Prime Minister Pedro Sánchez had tried to entice the far-left United We Can party into a government coalition, but the rivals failed to agree on how to divide up Cabinet posts and other powerful positions.
"I must say that between parties of the left, the forming of a government should have been guaranteed from the first day," Sánchez said. "The deal has not been possible. I lament the historic opportunity that is slipping away."
Sánchez received backing from the chamber's 123 Socialist members and one lawmaker from a marginal regional party, while 155 lawmakers voted "no." There were 67 abstentions. Lawmakers now have until Sept. 23 to break the deadlock or Spaniards will be called back to the polls for the second time in seven months, and the fourth time since 2015. New elections would be in November.
Pablo Iglesias, leader of United We Can, made a last-gasp offer to trade his support in exchange for control of policies to fight unemployment. That was met by groans from Socialist members who considered the offer as coming far too late. In the end, United We Can's 42 members abstained.
"I aspire to have a government but not one at any price," Sánchez told Iglesias, who slouched and scowled. Spain alternated between stable governments led by the Socialists or the conservative Popular Party until the emergence of United We Can and other parties following the global recession a decade ago that hit the country hard.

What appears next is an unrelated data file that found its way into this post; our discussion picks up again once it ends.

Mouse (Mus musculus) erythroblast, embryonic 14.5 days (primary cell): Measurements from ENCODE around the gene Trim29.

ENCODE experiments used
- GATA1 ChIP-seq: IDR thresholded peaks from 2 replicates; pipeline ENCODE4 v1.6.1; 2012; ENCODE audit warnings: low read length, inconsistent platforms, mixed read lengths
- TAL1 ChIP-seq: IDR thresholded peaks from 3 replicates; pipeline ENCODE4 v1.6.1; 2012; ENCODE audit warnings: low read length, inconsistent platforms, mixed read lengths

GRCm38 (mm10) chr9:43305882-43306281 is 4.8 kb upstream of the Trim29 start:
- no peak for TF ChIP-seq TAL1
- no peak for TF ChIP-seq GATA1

In 2016, Iglesias' party also held the key to Sánchez' chances of becoming prime minister following an inconclusive election, only to sink his candidacy and force a new election that led to conservative Mariano Rajoy retaining power.
Sánchez moved into the Moncloa presidential palace one year ago and kept a government afloat until his spending bill was killed in February. His Socialists won the most votes in April 28 elections. On Tuesday, Sánchez failed on his first chance to get Parliament support, falling well short of an absolute majority.
The bar lowered on Thursday when he only needed more "yes" than "no" votes. But the blame game between the Socialists and their anti-austerity rivals, who share similar social welfare priorities, started even before the vote.
The session descended into bickering over which ministries each party would control. "Do you believe that you have dealt with us with the respect that a possible partner in government deserves?" Iglesias snapped at Sánchez.
Spain's Constitution stipulates that King Felipe VI will call another round of talks with the leaders of the parties in the lower chamber and suggest a candidate who can try to forge a government. Sánchez could try again during the next two months given that the three parties on the right can't reach a majority by themselves.
But even if United We Can can be brought on board, Sánchez still would require the help of other, smaller parties. "The only question is for how long, for how many months, how many years, will all the parties of the left regret this day?" Republican Left spokesman Gabriel Rufián said.
Wilson reported from Barcelona. Barry Hatton from Lisbon, Portugal, contributed.